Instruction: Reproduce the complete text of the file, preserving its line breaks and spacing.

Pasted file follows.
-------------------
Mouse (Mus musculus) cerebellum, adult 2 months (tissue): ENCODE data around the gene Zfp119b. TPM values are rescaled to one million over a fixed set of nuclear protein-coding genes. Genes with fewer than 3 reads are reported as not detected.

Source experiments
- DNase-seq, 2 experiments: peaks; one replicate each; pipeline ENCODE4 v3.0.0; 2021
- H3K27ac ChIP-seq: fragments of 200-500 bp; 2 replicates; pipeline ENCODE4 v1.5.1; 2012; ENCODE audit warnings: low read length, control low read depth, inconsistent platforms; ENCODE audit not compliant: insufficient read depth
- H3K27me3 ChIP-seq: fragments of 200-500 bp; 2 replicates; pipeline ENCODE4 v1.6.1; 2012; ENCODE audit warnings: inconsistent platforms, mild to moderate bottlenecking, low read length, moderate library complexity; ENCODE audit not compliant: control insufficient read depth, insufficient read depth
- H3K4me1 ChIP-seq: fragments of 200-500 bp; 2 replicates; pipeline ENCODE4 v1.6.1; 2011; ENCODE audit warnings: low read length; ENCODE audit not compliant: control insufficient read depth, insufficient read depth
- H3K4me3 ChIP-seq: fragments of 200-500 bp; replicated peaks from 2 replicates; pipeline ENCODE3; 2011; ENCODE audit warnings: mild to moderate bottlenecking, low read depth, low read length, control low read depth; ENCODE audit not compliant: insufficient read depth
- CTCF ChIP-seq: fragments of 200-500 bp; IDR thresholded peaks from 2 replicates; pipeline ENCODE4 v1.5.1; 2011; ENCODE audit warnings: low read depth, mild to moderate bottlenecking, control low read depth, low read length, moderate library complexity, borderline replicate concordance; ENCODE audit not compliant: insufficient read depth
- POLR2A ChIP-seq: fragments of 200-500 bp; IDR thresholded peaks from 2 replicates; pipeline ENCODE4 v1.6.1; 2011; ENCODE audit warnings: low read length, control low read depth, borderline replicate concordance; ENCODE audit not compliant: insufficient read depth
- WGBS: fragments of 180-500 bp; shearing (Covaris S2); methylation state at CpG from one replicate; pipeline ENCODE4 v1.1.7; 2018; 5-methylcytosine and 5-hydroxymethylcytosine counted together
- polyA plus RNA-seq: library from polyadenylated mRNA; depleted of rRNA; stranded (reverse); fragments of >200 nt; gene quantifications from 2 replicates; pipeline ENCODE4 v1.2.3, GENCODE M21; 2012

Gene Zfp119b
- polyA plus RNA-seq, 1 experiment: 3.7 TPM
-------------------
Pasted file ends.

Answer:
Mouse (Mus musculus) cerebellum, adult 2 months (tissue): ENCODE data around the gene Zfp119b. TPM values are rescaled to one million over a fixed set of nuclear protein-coding genes. Genes with fewer than 3 reads are reported as not detected.

Source experiments
- DNase-seq, 2 experiments: peaks; one replicate each; pipeline ENCODE4 v3.0.0; 2021
- H3K27ac ChIP-seq: fragments of 200-500 bp; 2 replicates; pipeline ENCODE4 v1.5.1; 2012; ENCODE audit warnings: low read length, control low read depth, inconsistent platforms; ENCODE audit not compliant: insufficient read depth
- H3K27me3 ChIP-seq: fragments of 200-500 bp; 2 replicates; pipeline ENCODE4 v1.6.1; 2012; ENCODE audit warnings: inconsistent platforms, mild to moderate bottlenecking, low read length, moderate library complexity; ENCODE audit not compliant: control insufficient read depth, insufficient read depth
- H3K4me1 ChIP-seq: fragments of 200-500 bp; 2 replicates; pipeline ENCODE4 v1.6.1; 2011; ENCODE audit warnings: low read length; ENCODE audit not compliant: control insufficient read depth, insufficient read depth
- H3K4me3 ChIP-seq: fragments of 200-500 bp; replicated peaks from 2 replicates; pipeline ENCODE3; 2011; ENCODE audit warnings: mild to moderate bottlenecking, low read depth, low read length, control low read depth; ENCODE audit not compliant: insufficient read depth
- CTCF ChIP-seq: fragments of 200-500 bp; IDR thresholded peaks from 2 replicates; pipeline ENCODE4 v1.5.1; 2011; ENCODE audit warnings: low read depth, mild to moderate bottlenecking, control low read depth, low read length, moderate library complexity, borderline replicate concordance; ENCODE audit not compliant: insufficient read depth
- POLR2A ChIP-seq: fragments of 200-500 bp; IDR thresholded peaks from 2 replicates; pipeline ENCODE4 v1.6.1; 2011; ENCODE audit warnings: low read length, control low read depth, borderline replicate concordance; ENCODE audit not compliant: insufficient read depth
- WGBS: fragments of 180-500 bp; shearing (Covaris S2); methylation state at CpG from one replicate; pipeline ENCODE4 v1.1.7; 2018; 5-methylcytosine and 5-hydroxymethylcytosine counted together
- polyA plus RNA-seq: library from polyadenylated mRNA; depleted of rRNA; stranded (reverse); fragments of >200 nt; gene quantifications from 2 replicates; pipeline ENCODE4 v1.2.3, GENCODE M21; 2012

Gene Zfp119b
- polyA plus RNA-seq, 1 experiment: 3.7 TPM